Figure 1 shows graphically where these radionuclides appear in relation to the stable nuclei. In this chart, different numbers of protons are laid out vertically (protons determining the identity of each element) and the number of neutrons are laid out horizontally. Isotopes of the same element may have different numbers of neutrons.Stable nuclei are shaded; the specific radionuclides reported by Passell are outlined in bold. Note that there are six stable isotopes of palladium. These are Pd-102, Pd-104, Pd-105, Pd-106, Pd-108 and Pd-110. All of these nuclei are stable and occur in natural palladium.
MIT’s Peter Hagelstein has argued that the atomic lattice may couple with individual atoms, producing metastable (highly excited) states in individual nuclei. Under some conditions neutrons can even “hop” from one atom to another. This could possibly yield some clues for some of the radionuclides. For example, it would not be too far-fetched to imagine that some excited state Pd-110 might emit a beta particle (changing a neutron to a proton) result-ing in Ag-110. One might imagine that Ag-106 might be created via a similar mechanism. To produce Ru-103, Pd-108 might lose a neutron via a neutron hop and then alpha decay. These reactions are, hypothetically at least, worth considering.
But how would rhodium-99 be obtained? One way, as Passell pointed out, would be to assume that a proton is absorbed by Pd-102, quickly followed by alpha emission. This would temporarily create Ag-103, and then Rh-99 upon ejection of the alpha particle, since an alpha particle consists of two neutrons and two protons. Still, many scientists find it difficult to accept that a proton could get close enough to interact with a larger nucleus, since both are positively charged and thus strongly repel each other via Coulomb repulsion. Other possibilities are that the Rh-99 resulted from Ru-99 (present as a minute impurity in palladium-approximately 5 ppm in Johnson-Matthey’s highest grade of palladium, for example). Obviously, in this case it must be asked why only impurities with atomic numbers close to palladium participated in the transmutation event. Specifically, why would Ru-99, in particular, participate so strongly in the transmutation reactions, given its small abundance.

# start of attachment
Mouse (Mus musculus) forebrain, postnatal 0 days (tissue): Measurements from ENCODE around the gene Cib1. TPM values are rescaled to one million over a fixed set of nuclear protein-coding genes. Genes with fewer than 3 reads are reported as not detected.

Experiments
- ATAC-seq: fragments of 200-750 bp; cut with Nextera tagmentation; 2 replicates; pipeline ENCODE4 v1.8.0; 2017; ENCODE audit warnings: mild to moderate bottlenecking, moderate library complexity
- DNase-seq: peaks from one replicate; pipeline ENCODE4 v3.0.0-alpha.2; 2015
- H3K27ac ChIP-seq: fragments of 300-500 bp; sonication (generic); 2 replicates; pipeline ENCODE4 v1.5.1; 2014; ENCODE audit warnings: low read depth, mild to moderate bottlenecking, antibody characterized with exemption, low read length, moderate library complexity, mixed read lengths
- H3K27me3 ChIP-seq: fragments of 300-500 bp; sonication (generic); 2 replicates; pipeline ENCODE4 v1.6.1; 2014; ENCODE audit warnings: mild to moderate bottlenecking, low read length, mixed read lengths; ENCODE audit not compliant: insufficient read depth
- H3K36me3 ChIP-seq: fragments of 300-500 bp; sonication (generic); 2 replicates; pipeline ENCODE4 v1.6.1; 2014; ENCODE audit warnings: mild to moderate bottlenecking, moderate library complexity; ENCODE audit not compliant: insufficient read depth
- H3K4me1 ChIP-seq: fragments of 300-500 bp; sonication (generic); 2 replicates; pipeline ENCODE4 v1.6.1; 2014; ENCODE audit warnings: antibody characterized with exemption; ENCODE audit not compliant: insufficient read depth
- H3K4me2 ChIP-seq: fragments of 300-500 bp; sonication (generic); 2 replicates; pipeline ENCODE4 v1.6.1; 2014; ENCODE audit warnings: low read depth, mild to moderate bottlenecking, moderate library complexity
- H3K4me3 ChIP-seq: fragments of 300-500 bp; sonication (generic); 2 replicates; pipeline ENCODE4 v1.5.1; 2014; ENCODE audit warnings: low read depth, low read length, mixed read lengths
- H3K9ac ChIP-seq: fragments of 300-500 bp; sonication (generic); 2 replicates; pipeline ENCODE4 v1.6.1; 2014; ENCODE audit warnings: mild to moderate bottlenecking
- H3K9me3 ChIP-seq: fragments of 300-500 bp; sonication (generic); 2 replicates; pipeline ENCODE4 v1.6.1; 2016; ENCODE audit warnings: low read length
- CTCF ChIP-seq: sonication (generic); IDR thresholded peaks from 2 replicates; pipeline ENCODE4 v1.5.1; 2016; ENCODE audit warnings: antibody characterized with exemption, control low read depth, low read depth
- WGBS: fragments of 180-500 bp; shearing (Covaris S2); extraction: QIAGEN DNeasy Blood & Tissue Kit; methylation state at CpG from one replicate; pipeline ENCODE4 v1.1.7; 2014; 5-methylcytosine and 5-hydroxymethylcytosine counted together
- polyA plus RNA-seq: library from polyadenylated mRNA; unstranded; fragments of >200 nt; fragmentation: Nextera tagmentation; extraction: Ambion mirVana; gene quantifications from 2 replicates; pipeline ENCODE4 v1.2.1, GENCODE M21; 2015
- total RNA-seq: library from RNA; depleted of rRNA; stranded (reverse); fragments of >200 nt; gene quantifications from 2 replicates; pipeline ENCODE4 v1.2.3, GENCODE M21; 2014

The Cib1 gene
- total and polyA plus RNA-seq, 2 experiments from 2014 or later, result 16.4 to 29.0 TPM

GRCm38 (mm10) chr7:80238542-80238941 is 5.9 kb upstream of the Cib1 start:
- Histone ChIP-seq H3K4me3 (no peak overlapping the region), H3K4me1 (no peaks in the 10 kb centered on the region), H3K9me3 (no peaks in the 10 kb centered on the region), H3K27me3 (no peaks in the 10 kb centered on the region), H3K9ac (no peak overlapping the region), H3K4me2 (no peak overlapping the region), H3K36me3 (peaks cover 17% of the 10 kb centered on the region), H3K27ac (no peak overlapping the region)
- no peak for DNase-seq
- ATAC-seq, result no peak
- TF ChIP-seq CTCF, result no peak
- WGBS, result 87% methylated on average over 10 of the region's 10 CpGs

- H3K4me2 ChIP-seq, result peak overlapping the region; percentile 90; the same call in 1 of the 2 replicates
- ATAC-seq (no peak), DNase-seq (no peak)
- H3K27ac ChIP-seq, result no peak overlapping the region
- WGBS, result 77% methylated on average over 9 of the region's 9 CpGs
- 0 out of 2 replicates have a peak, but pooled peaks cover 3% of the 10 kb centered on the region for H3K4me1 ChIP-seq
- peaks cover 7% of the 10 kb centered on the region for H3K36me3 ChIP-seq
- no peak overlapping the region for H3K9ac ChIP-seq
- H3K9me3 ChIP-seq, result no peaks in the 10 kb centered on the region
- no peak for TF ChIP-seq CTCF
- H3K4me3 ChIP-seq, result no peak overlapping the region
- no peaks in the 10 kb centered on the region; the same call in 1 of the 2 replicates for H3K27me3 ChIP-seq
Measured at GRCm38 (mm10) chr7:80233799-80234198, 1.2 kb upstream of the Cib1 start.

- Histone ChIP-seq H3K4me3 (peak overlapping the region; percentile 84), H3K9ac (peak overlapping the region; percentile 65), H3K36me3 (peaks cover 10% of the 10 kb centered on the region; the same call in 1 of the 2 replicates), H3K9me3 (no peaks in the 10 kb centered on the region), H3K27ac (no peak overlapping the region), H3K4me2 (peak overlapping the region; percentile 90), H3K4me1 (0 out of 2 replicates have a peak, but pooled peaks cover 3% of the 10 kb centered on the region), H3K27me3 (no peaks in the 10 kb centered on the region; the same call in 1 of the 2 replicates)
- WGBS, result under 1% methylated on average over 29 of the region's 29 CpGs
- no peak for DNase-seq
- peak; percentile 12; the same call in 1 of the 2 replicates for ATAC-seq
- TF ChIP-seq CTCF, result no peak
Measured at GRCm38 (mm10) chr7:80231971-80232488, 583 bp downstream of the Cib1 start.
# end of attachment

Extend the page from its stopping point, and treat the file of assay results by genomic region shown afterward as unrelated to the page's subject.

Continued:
Another possibility is that three neutrons might leave from Pd 102, forming Pd-99, which could then positron decay (that is, emitting an antimatter electron) to Rh-99. Low neutron isotopes such as Pd-99 tend to be positronic emitters, incidentally. If indeed many neutrons are able to somehow downshift from neutron rich isotopes to neutron-poor isotopes, then it might be suspected that other stable nuclei are being produced. If that is so, perhaps a mass spectroscopic study would reveal abnormal isotope ratios within the palladium series. However, this has not been attempted.
The bottom line is that no one knows what could possibly result in the bizarre data presented by Passell. Additional experiments could perhaps clear the picture, but in the present environment of minimal funding for cold fusion nuclear effects work in the U.S., that seems unlikely. In any case, the tendency to zero in on fusion reactions as the probable source of the cold fission effect must be revisited. Certainly the fusion of light isotopes such as deuterium and hydrogen does nothing to explain the transmutation of heavy metal isotopes On the other hand, it may well be asked what evidence there is that light element fusion contributes at all to the observed cold fusion data set Helium production may result from D-D fission, as has been pointed out countless times. However, helium is also created from alpha decay of heavy elements. We might ask ourselves, therefore,whether there exists any evidence in favor of unexpected fission versus unexpected alpha decay. Tritium, also claimed by many experimenters, is also a possible fusion product from D-D fusion.
However, if neutron transport occurs in other ways (such as Hagelstein’s proposed neutron “hopping” mechanism), we might wonder if it is possible to create tritium by neutron hopping from a heavy atom such as palladium to deuterium. The nuclear reactions observed by cold fusion experimenters may not be fusion at all. Maybe it is something even more
profound that is raising havoc with nuclear stability-such as, perhaps, the tapping of the vacuum energies of space itself, ZPE?
Fig. 2. Reproduction of gamma spectra from the video tape of Dr. Passell’s presentation at ICCF5. (Permission to tape and distribute information, granted by Dr. Passell)
(These graphs are reproduced in greater detail in Reference 1, below)
1. Passell, T.O., Radiation data reported by Wolf at Texas A&M as transmitted by T. Passell. 1995, EPRI